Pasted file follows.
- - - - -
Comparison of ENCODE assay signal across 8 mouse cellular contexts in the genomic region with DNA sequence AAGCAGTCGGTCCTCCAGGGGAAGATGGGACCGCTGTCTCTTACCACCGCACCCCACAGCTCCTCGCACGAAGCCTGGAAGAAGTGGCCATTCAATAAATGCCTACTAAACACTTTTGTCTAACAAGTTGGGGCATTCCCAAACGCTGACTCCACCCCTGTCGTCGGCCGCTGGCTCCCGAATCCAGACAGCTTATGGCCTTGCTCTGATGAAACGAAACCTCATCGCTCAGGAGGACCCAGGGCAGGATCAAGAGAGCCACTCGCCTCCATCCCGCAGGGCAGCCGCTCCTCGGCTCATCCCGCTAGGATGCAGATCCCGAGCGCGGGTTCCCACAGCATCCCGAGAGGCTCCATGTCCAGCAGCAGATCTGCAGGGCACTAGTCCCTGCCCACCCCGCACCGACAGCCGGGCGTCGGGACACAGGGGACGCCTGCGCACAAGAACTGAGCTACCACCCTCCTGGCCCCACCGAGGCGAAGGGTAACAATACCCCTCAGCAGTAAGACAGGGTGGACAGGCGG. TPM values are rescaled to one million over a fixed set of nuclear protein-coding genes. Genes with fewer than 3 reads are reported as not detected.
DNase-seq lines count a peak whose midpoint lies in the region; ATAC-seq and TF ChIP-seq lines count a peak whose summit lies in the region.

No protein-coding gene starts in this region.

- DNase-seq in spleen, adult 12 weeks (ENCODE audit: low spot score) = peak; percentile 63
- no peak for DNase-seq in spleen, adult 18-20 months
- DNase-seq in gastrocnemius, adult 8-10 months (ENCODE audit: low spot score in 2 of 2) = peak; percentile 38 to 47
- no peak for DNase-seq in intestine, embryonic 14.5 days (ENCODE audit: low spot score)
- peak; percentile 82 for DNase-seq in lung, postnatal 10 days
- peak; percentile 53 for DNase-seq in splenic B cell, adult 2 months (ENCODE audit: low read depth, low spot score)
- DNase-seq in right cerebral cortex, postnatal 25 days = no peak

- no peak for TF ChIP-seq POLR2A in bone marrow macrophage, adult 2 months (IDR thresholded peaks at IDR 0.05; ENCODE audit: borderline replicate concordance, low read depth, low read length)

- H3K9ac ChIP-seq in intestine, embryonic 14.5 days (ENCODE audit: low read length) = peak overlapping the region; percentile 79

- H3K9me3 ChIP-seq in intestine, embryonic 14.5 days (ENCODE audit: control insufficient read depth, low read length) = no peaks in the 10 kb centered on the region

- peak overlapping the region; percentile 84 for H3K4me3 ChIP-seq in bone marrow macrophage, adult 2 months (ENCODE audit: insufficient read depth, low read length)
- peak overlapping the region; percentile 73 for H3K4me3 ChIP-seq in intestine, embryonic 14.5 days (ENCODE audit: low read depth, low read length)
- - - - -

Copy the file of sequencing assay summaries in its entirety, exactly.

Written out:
Comparison of ENCODE assay signal across 8 mouse cellular contexts in the genomic region with DNA sequence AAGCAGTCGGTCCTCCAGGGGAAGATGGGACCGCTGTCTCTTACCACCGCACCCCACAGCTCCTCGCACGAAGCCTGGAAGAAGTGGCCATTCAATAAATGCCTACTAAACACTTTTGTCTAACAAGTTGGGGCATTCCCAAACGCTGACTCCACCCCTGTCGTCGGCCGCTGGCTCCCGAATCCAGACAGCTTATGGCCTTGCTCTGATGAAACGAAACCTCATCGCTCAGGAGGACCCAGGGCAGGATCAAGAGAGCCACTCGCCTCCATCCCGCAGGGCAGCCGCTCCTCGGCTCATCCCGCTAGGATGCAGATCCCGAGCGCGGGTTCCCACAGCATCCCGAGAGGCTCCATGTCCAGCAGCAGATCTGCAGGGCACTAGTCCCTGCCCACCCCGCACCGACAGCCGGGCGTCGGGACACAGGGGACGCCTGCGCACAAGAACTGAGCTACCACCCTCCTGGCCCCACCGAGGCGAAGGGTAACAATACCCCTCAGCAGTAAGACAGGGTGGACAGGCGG. TPM values are rescaled to one million over a fixed set of nuclear protein-coding genes. Genes with fewer than 3 reads are reported as not detected.
DNase-seq lines count a peak whose midpoint lies in the region; ATAC-seq and TF ChIP-seq lines count a peak whose summit lies in the region.

No protein-coding gene starts in this region.

- DNase-seq in spleen, adult 12 weeks (ENCODE audit: low spot score) = peak; percentile 63
- no peak for DNase-seq in spleen, adult 18-20 months
- DNase-seq in gastrocnemius, adult 8-10 months (ENCODE audit: low spot score in 2 of 2) = peak; percentile 38 to 47
- no peak for DNase-seq in intestine, embryonic 14.5 days (ENCODE audit: low spot score)
- peak; percentile 82 for DNase-seq in lung, postnatal 10 days
- peak; percentile 53 for DNase-seq in splenic B cell, adult 2 months (ENCODE audit: low read depth, low spot score)
- DNase-seq in right cerebral cortex, postnatal 25 days = no peak

- no peak for TF ChIP-seq POLR2A in bone marrow macrophage, adult 2 months (IDR thresholded peaks at IDR 0.05; ENCODE audit: borderline replicate concordance, low read depth, low read length)

- H3K9ac ChIP-seq in intestine, embryonic 14.5 days (ENCODE audit: low read length) = peak overlapping the region; percentile 79

- H3K9me3 ChIP-seq in intestine, embryonic 14.5 days (ENCODE audit: control insufficient read depth, low read length) = no peaks in the 10 kb centered on the region

- peak overlapping the region; percentile 84 for H3K4me3 ChIP-seq in bone marrow macrophage, adult 2 months (ENCODE audit: insufficient read depth, low read length)
- peak overlapping the region; percentile 73 for H3K4me3 ChIP-seq in intestine, embryonic 14.5 days (ENCODE audit: low read depth, low read length)